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Sample DC Motor Report
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Universal Motor Task
Three Heat Switch
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Practical Requirements for EWRB
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Batteries Short Report
Work for 21-23 June
This Week's Objectives
DC Unit - Element 7
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Single Phase Motors
Photo of the Day
Terms associated with fuses
Miniature Circuit Breakers
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Unit Standard 2
Learning Material 2
Practical Tasks 2
This week's Objectives
High Rupturing Capacity (HRC) Fuse
The HRC fuse is a fully enclosed cartridge type fuse that has a high rupturing capacity. It is able to withstand and interrupt high current, short circuit faults safe
A cutaway of the construction of the HRC is shown below.
The fusing element is enclosed in a porcelain body surrounded by silica sand. The end caps have securing lugs. The element has constrictions and a tin alloy section.
Under normal operating conditions the current flowing through the fuse element does not provide enough energy to melt the element. The heat produced is absorbed by the surrounding silica sand.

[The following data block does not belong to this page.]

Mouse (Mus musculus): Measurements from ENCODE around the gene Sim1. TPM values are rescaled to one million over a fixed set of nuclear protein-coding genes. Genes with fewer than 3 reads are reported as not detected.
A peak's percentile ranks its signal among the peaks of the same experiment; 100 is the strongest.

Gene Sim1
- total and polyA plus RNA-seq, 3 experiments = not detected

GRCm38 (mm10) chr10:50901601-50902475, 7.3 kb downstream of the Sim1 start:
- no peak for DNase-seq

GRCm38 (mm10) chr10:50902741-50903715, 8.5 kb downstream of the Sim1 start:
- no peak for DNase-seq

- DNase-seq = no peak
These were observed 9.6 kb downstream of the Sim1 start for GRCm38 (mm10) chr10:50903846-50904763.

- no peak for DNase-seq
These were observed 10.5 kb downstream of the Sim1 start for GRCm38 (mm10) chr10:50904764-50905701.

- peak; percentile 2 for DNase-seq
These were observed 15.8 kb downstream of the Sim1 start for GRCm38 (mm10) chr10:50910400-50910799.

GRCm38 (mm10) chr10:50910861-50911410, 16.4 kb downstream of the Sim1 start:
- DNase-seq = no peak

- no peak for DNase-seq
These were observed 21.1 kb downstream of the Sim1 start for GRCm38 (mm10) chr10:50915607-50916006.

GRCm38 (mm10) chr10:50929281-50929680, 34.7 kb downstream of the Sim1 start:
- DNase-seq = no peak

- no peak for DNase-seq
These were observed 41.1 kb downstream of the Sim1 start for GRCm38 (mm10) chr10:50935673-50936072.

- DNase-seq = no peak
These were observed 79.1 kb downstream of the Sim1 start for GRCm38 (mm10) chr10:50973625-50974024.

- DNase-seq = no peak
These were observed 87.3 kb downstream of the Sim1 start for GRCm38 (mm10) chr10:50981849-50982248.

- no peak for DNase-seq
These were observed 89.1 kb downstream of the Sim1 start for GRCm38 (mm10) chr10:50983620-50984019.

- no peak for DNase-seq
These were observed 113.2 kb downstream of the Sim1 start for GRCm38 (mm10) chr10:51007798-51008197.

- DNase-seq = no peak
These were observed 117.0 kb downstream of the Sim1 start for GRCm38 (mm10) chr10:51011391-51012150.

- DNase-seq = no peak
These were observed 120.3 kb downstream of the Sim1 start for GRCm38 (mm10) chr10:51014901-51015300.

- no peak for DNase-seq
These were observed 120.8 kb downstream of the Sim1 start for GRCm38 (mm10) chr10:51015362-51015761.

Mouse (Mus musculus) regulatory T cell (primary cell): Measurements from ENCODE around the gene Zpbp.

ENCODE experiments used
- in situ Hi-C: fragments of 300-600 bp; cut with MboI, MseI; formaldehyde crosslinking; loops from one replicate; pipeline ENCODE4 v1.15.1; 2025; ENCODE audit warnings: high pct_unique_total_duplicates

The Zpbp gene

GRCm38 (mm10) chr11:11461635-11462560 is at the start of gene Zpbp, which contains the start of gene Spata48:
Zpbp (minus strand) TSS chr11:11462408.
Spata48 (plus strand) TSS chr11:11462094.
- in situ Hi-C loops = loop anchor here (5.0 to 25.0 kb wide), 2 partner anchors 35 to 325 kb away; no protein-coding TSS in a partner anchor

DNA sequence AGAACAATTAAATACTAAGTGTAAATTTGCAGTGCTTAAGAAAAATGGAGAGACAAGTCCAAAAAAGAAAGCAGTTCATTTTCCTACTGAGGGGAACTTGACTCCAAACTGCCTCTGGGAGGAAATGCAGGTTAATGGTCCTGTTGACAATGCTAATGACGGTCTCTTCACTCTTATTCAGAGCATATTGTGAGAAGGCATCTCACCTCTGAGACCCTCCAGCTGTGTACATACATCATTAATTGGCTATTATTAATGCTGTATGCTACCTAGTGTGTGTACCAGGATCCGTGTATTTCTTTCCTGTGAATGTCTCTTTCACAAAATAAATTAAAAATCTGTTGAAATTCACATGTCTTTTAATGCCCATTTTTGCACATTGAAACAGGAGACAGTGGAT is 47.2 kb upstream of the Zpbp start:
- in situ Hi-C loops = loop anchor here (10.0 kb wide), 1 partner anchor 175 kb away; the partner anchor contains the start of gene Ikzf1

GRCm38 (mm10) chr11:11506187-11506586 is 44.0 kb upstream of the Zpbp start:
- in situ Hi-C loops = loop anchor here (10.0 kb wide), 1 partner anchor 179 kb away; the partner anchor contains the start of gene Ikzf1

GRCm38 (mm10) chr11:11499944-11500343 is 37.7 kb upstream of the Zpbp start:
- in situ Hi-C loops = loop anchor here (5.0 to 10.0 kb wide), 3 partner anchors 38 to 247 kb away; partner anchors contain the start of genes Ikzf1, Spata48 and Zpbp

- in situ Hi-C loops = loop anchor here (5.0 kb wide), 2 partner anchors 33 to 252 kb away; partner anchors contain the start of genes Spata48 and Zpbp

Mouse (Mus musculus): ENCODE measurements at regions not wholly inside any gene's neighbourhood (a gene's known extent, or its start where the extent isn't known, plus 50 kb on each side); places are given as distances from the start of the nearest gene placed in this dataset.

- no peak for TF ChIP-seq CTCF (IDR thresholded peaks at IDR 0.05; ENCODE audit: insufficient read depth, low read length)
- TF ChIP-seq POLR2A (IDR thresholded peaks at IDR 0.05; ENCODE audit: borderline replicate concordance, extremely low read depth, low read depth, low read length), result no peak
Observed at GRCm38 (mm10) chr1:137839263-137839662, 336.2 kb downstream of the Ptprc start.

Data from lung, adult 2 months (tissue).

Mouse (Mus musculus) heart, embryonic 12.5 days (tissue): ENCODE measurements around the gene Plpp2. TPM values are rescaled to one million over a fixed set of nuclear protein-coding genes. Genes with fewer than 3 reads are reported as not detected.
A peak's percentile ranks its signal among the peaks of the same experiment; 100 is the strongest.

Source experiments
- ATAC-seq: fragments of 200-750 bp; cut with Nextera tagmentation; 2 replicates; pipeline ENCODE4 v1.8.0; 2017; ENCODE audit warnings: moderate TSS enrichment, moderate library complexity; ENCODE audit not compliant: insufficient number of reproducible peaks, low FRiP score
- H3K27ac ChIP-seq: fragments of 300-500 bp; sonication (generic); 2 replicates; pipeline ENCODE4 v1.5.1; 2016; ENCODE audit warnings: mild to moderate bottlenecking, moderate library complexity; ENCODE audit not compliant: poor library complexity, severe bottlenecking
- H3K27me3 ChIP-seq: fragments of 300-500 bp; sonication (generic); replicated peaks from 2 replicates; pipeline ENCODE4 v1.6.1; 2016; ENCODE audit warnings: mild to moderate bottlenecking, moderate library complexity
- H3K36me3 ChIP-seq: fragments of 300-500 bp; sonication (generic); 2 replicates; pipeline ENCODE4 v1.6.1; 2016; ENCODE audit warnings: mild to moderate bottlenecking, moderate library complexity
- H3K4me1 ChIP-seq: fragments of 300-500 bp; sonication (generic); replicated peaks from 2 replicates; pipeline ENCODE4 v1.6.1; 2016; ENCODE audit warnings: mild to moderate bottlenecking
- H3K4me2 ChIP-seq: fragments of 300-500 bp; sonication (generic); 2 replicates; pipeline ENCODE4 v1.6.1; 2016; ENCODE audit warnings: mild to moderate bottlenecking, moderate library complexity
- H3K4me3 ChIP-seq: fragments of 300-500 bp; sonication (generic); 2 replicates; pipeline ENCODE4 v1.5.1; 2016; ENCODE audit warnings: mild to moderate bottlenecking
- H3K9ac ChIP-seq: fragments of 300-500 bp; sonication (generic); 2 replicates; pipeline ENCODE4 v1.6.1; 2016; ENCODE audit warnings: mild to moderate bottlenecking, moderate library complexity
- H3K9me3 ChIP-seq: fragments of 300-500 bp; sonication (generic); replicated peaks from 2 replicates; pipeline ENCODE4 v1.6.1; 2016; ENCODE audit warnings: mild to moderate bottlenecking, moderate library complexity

If a large current flows the energy produced melts and vapourises the element.
The time taken to reach this point is known as the pre arcing time. The high prospective fault current is ‘cut off’ although an arc will still be formed. The heat produced by the arc causes the fuse element to fuse with the silica sand and for the silica sand to absorb the energy. This has the effect of extinguishing the arc and stopping further current flow. The time taken to reach this point is known as the total clearance time.
Modern HRC fuse elements incorporate a tin alloy section. This is known as a eutectic material. It is used to give the fuse specific operating characteristics. Under overload conditions the material heats up and if the overload is prolonged, it will melt and break the fuse element.